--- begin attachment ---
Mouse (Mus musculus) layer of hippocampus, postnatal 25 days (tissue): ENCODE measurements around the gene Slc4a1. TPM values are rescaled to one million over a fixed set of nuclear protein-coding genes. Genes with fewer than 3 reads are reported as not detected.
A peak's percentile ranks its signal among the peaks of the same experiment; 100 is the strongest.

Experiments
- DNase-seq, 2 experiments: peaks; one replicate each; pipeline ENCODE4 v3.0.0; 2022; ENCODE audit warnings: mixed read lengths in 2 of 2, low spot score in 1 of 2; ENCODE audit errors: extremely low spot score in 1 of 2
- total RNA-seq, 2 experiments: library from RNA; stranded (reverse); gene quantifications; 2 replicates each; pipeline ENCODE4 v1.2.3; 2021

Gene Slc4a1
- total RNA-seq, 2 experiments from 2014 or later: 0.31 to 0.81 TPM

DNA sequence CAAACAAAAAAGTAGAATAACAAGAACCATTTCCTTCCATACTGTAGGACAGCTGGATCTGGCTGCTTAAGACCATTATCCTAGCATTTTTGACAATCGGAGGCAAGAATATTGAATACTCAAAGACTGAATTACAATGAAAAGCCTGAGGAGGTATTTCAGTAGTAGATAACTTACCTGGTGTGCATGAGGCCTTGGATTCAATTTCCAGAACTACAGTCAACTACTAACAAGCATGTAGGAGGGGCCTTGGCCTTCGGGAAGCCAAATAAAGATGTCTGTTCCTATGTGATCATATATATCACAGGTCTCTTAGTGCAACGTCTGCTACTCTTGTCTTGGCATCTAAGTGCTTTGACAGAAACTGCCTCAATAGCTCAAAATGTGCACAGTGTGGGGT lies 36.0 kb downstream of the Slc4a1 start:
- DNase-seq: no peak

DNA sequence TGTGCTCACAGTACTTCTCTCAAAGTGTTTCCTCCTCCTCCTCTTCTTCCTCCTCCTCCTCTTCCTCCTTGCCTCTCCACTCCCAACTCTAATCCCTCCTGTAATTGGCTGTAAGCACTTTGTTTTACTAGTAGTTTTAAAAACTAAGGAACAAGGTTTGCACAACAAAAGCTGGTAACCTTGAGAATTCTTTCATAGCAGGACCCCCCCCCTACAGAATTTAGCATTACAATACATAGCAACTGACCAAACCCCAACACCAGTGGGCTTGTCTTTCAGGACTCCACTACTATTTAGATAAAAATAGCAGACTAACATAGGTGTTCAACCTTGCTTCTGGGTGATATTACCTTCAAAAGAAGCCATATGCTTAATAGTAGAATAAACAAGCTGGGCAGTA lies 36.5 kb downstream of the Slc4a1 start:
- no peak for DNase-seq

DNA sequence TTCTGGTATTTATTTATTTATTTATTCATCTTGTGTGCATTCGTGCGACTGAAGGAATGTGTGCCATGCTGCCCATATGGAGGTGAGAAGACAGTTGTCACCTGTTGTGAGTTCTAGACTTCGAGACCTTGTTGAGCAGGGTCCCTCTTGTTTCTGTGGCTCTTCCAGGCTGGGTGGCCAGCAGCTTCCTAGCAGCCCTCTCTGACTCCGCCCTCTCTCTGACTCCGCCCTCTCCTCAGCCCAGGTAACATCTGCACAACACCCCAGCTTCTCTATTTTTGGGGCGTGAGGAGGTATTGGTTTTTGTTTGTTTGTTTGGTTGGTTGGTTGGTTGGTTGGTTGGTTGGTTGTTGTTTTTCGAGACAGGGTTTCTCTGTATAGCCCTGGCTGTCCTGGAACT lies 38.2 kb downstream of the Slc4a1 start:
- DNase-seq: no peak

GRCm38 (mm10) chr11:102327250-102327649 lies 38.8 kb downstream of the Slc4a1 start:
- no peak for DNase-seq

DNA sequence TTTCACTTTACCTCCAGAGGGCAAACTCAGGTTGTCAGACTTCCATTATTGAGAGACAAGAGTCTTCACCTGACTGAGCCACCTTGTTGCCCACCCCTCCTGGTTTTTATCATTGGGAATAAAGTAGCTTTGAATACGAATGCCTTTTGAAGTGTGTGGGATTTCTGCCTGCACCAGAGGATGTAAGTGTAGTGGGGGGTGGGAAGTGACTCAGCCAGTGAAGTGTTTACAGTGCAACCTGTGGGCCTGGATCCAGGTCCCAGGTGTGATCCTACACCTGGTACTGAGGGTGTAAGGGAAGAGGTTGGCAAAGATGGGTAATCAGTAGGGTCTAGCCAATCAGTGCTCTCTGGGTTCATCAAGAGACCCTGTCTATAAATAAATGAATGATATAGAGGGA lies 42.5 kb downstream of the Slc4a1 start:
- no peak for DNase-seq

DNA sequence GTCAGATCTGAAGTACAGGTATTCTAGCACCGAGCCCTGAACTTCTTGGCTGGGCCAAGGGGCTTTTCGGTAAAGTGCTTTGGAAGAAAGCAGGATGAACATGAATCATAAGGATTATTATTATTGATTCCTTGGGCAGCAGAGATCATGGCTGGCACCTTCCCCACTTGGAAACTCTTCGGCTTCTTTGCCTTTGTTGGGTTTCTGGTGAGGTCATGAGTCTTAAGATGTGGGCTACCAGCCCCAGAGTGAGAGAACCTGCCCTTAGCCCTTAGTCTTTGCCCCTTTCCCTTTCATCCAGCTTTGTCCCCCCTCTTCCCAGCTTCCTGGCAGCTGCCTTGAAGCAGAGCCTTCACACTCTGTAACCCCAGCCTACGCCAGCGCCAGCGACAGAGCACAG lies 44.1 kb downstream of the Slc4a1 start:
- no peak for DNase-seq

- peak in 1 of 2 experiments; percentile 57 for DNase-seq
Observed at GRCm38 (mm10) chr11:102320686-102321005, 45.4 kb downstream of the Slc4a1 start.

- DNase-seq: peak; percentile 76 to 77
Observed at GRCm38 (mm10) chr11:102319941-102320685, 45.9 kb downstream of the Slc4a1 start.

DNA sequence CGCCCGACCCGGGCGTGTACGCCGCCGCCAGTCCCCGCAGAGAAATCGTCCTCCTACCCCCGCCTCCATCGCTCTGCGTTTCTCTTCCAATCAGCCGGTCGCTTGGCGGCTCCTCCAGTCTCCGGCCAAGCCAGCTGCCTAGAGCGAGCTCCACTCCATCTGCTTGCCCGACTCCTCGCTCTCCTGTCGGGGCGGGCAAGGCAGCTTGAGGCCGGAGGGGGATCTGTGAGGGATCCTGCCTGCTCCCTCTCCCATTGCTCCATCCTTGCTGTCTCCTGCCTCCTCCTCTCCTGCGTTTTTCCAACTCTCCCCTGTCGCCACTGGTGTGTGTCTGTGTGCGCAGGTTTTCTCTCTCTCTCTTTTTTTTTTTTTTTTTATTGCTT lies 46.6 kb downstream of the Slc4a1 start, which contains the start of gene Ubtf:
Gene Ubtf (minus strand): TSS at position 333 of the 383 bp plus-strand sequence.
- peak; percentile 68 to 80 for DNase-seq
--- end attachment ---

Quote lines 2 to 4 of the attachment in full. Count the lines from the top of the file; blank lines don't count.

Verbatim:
A peak's percentile ranks its signal among the peaks of the same experiment; 100 is the strongest.

Experiments
- DNase-seq, 2 experiments: peaks; one replicate each; pipeline ENCODE4 v3.0.0; 2022; ENCODE audit warnings: mixed read lengths in 2 of 2, low spot score in 1 of 2; ENCODE audit errors: extremely low spot score in 1 of 2